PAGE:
Is Shanghai Ready to be Crowned as Asia’s New York?

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Next year, China launches options for rolled steel. The new financial tool aims to protect domestic manufacturers against risks of price changes. China, being one of the largest producers and consumers of steel in the midst of the trade war with the US, is seeking more levers of influence over prices.

After the 2008 crisis, Chinese authorities began to strengthen steel production to maintain the country’s economic growth. The measure, which at the time had a positive impact on the country, now represents a problem. Neither China nor the rest of the world needs so much Chinese steel. The World Steel Association estimates that, by 2020, China’s steel output will decline from 886 million tonnes to 842 million tonnes, but demand is also expected to decline.

This may cause the price of the metal to fall. China is therefore keen to influence production prices in order to protect its producers from excess volatility, Chen Fengying, an analyst at the Institute of International Economics at the Chinese Academy of Modern International Relations, said.

“The promotion of options for rolled steel is driven by the Chinese stock market as well as by the need to create a mechanism for price formation. It must be understood that China is dealing with an overproduction of steel. China has been expelled from the US market, so if China can create an options contract for rolled steel, it will strengthen Chinese positions in the influence on prices of production,” he said.

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Reuters reported that China plans to launch the options in May 2019. In this case, most of the dealings in Singapore’s main Asian options market will be traded in China, Fengying believes. However, according to him, Beijing has no need to compare itself with Singapore, having another goal.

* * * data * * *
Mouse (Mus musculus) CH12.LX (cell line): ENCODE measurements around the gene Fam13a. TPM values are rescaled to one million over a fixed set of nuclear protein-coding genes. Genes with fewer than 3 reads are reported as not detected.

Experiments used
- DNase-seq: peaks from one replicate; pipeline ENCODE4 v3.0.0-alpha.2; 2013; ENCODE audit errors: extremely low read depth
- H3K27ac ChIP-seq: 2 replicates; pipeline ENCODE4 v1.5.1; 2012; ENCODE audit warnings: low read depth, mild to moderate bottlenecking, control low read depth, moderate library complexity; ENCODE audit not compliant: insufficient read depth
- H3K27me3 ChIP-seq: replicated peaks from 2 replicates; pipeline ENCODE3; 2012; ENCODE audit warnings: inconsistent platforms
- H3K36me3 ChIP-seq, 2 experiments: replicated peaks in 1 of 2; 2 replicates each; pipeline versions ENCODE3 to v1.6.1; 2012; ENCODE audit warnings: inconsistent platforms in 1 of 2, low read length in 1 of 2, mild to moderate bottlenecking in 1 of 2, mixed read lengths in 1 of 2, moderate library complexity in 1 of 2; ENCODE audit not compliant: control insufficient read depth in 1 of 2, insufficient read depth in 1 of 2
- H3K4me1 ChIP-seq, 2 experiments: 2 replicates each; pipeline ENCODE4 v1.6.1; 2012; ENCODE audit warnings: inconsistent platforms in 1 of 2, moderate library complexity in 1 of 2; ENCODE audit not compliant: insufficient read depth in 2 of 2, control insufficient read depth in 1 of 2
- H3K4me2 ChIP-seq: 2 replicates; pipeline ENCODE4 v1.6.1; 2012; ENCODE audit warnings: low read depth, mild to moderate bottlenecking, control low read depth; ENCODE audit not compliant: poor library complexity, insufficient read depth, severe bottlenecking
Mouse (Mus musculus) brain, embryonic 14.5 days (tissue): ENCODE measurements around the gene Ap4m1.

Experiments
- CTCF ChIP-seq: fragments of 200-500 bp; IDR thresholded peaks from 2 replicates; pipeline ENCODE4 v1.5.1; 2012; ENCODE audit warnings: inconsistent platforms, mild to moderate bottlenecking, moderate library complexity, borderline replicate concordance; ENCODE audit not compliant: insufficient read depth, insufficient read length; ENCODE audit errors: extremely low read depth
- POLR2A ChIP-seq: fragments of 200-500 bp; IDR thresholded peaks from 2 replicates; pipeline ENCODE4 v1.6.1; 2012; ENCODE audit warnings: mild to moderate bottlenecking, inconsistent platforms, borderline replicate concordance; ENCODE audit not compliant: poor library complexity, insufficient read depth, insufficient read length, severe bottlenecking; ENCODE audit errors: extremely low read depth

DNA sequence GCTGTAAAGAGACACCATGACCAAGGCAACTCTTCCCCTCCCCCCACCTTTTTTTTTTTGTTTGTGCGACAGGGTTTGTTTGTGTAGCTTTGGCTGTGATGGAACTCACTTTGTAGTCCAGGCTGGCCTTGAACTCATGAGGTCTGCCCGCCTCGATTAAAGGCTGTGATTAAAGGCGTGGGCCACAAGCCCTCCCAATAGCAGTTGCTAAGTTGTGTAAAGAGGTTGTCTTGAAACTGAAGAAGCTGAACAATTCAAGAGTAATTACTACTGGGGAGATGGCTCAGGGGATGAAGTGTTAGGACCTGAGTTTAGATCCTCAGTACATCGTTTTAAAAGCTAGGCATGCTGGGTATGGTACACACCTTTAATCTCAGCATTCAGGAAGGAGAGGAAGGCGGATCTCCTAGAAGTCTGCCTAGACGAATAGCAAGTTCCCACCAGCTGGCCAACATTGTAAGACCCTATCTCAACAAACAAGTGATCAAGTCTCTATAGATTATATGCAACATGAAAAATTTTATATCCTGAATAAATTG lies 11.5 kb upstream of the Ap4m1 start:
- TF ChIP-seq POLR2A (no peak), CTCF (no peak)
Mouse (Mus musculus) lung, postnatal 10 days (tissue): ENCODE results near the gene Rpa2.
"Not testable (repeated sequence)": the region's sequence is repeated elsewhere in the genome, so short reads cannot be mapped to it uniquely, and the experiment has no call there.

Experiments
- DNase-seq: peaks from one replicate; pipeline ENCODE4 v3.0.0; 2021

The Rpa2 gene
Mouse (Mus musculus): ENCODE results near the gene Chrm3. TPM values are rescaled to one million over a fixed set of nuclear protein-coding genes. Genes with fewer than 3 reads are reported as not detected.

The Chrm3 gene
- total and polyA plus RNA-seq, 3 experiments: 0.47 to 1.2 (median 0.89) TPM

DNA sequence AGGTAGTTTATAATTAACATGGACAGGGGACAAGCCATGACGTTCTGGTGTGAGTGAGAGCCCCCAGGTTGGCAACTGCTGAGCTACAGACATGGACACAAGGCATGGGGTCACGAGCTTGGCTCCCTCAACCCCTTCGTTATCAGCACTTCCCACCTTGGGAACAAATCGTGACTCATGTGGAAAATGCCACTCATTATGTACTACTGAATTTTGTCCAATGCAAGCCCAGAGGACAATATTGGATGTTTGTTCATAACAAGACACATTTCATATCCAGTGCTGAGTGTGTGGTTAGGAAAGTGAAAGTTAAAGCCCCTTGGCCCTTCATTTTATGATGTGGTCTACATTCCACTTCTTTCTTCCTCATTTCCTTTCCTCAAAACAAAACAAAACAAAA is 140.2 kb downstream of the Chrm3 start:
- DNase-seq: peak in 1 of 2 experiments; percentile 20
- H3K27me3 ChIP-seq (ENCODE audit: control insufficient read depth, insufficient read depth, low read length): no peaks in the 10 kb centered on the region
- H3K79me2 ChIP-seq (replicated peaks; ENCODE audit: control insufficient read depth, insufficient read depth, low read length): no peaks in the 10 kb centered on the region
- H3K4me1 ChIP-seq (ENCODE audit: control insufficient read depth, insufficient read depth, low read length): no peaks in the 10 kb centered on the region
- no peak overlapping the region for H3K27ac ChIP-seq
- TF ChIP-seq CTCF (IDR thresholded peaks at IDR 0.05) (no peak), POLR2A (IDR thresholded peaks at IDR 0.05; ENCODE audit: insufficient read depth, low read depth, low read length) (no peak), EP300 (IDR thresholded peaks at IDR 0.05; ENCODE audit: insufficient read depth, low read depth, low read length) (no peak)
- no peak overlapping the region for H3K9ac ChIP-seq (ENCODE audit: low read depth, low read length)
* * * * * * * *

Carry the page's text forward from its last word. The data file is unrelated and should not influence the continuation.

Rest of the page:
“China’s goal is very clear: to make Shanghai the Asian trading center for futures contracts by 2020,” he said, adding that another major goal of the Asian giant is to make Shanghai the Asian financial center.

“The Chinese market has great potential, since from the financial point of view Shanghai will become the analogue of London or New York, so our goal is not competition with Singapore. Having a good location, as well as the size and unity of the people, it makes it a good financial center,” believes Chen Fengying.

Over many years, competing for the title of Asian financial center, are Hong Kong, Shanghai and Tokyo. Apparently, Shanghai has the highest chances. In 2009, the volume of its economy exceeded the level of Hong Kong’s GDP. In addition, the performance of the yuan in the world economy is growing. Now, 1.39% of central bank reserves is the Chinese national currency, formerly 1.08%.

In addition, Chinese authorities have been promoting stock trading in Shanghai. On the Chinese stock exchange, futures contracts are being negotiated for silver, gold, steel and aluminum. At the end of March, the first standard oil contract denominated in yuan was issued.

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